Posted: March 15, 2018 |
All owners of copyrightable content should be watching closely Fourth Estate Public Benefit Corp. v. Wall-Street.com LLC (“Fourth Estate”). This is a case filed in Florida and now progressing through the federal appeals court, with a cert. petition having been filed with the U.S. Supreme Court (“SCOTUS”). The case raises procedural issues under the Act that are of crucial significance to copyright owners who want to enforce their rights promptly in any appropriate court. SCOTUS may clarify.
Copyright owners may bring infringement actions under the Copyright Act of 1976 in district courts to enforce the exclusive rights protected under the Act. An infringement action, however, cannot be filed for a “United States work” until registration or pre-registration of the work “has been made in accordance with [the Act].” 17 U.S.C. § 411. But what does this mean? Unfortunately, the federal courts disagree on how to interpret this provision. Does a plaintiff have to hold an issued copyright registration before having the right to file a copyright infringement action for a U.S. work? Or is it sufficient to have filed a copyright application with the Copyright Office in order to commence a lawsuit? The United States Courts of Appeal are divided.
In particular, the appeals courts disagree on when a copyright registration “has been made” in order to satisfy the Act’s pre-suit registration requirement. The Ninth Circuit (and the Fifth) hold that a mere application on file with the Copyright Office prior to filing suit will suffice. On the other hand, other courts (e.g., the Eleventh and Tenth Circuits) require that an application have ripened into a registration issued by the Copyright Office. Other Circuits either have not ruled on the point or have conflicting opinions.
The practical significance between the application-only and the completed-registration approaches can be of major importance because timing can be crucial. A mere copyright application can be accomplished in minutes, while obtaining a registration from the Copyright Office can take months.
In Fourth Estate, plaintiff Fourth Estate Public Benefit (FEPB) brought suit against Wall-Street.com, alleging claims for copyright infringement for articles defendant had posted on its website. A license from FEPB had allegedly expired. At the time of filing suit, FEPB had on file applications to register the works at issue, but had not yet received certificates of registration. The district court in Florida held that FEPB had failed to comply with the Copyright Act’s registration requirement and dismissed the action. The Eleventh Circuit Court affirmed the dismissal on the basis that a mere application does not satisfy the pre-ligation registration requirement of section 411.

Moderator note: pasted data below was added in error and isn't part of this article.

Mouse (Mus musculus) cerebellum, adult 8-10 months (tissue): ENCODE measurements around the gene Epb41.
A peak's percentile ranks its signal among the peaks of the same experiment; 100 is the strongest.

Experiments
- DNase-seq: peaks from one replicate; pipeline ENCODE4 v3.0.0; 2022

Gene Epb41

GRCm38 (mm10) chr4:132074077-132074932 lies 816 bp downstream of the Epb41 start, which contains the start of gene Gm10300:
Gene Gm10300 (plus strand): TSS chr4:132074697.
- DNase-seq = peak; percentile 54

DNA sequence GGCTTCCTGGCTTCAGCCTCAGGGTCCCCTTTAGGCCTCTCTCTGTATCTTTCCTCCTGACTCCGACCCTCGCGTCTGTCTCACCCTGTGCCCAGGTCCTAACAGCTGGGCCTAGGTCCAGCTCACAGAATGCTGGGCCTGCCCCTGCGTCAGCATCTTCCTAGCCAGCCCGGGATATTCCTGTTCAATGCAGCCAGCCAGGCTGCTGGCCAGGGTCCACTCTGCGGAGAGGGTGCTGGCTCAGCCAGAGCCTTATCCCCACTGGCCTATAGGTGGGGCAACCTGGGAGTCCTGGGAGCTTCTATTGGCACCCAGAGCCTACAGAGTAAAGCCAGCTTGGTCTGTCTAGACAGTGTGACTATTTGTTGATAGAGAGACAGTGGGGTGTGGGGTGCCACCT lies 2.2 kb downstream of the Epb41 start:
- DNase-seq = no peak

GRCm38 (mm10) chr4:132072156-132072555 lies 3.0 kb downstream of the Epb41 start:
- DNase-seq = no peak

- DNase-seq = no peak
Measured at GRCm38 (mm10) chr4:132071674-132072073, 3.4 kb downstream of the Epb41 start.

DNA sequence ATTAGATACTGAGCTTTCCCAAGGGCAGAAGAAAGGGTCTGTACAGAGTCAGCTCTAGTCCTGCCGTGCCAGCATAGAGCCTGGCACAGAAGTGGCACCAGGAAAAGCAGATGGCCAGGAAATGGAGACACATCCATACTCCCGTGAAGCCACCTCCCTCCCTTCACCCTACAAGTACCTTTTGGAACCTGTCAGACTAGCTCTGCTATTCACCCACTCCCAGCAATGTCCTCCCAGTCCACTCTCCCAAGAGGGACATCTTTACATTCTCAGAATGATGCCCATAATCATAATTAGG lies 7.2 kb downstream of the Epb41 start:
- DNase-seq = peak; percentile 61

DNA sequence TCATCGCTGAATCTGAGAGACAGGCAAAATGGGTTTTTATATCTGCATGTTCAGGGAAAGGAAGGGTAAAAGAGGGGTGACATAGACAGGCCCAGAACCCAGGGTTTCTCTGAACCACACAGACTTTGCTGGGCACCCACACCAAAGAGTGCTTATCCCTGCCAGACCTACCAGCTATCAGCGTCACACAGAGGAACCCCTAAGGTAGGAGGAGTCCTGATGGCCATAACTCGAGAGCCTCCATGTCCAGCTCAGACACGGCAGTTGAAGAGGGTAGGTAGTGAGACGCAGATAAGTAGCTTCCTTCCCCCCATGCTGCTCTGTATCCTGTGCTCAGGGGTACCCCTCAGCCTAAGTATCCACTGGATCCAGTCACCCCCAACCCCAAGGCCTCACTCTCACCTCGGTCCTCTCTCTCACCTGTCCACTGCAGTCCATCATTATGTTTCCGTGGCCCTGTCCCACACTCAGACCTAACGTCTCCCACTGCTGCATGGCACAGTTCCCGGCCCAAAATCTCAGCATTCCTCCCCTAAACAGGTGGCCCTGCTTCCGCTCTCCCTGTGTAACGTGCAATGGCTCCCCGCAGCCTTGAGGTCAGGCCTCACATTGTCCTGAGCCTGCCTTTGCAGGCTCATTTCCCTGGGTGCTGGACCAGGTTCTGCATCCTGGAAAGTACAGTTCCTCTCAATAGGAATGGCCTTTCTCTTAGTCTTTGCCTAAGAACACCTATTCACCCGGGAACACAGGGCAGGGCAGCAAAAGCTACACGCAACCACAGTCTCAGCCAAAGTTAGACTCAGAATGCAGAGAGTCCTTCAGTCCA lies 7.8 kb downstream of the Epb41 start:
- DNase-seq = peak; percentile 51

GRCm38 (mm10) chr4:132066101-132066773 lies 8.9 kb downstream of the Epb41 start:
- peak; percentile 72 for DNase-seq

FEPB filed a cert petition to SCOTUS, citing the split among the circuits. FEPB of course argued for the application-only approach. Defendant argued that the completed-registration requirement is more consistent with the Act’s actual wording and policy rationales.
In January 2018, SCOTUS invited the Unites States Solicitor General (SG) to express the government’s view on the issue. As the Court gave the SG no deadline to file, there is now no time certain for when the Supreme Court may decide the cert petition.
The Supreme Court’s request for the SG’s view certainly reflects the Court’s recognition of the seriousness of the issue; and the potential for review to resolve the conflicts among the circuits and district courts around the nation.
Should the Court grant cert, a ruling that affirms the strict completed-registration approach would incentivize content owners to routinely and promptly seek registration for their important works so they can file litigation on a timely basis. Considering that some registration applications can languish for months or years, the need for prompt injunctive relief to restrain unlawful acts of infringement can be frustrated by the completed-registration approach. The completed-registration approach would also highlight the need for copyright owners to promptly apply for registration, in order to avail themselves of the right to seek statutory damages, which typically are available only for a work that was registered at the time of the act of infringement. On the other hand, should the Court rule for the application-only approach, copyright owners would be at liberty to prosecute infringement actions around the country without waiting for the Copyright Office to issue a registration.
All copyright owners should watch the outcome of Fourth Estate in order to formulate an appropriate copyright protection strategy.
THE ATTORNEYS AT NORTH, NASH & ABENDROTH LLP ARE EXPERIENCED IN COPYRIGHT LITIGATION AND WOULD BE PLEASED TO CONSULT WITH YOU ABOUT A COPYRIGHT ISSUE OR LITIGATION.